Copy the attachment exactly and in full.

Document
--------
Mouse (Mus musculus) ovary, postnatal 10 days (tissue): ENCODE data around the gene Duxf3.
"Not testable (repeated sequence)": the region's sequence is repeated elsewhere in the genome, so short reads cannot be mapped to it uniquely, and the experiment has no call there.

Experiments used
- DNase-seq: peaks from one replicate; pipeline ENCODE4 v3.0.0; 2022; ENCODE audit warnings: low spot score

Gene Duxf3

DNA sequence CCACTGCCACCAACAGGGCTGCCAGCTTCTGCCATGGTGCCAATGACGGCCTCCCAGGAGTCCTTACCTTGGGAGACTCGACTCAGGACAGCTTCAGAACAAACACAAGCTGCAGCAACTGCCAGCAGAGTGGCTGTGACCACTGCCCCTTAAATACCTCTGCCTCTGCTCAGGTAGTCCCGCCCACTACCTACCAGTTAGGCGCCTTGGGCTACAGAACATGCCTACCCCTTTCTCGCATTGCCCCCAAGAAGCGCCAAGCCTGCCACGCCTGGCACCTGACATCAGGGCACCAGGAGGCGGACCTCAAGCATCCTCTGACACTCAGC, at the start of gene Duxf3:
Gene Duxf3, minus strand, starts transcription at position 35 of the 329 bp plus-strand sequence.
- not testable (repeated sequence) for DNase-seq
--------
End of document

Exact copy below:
Mouse (Mus musculus) ovary, postnatal 10 days (tissue): ENCODE data around the gene Duxf3.
"Not testable (repeated sequence)": the region's sequence is repeated elsewhere in the genome, so short reads cannot be mapped to it uniquely, and the experiment has no call there.

Experiments used
- DNase-seq: peaks from one replicate; pipeline ENCODE4 v3.0.0; 2022; ENCODE audit warnings: low spot score

Gene Duxf3

DNA sequence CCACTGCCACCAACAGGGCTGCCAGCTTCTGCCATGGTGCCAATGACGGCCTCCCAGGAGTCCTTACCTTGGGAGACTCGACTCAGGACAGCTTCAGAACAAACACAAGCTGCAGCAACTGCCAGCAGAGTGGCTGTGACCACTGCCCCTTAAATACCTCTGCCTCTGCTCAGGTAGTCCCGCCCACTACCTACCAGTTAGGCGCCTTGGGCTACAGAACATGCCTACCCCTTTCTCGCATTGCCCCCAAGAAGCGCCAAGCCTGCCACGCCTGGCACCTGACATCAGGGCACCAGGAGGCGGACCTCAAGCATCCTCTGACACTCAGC, at the start of gene Duxf3:
Gene Duxf3, minus strand, starts transcription at position 35 of the 329 bp plus-strand sequence.
- not testable (repeated sequence) for DNase-seq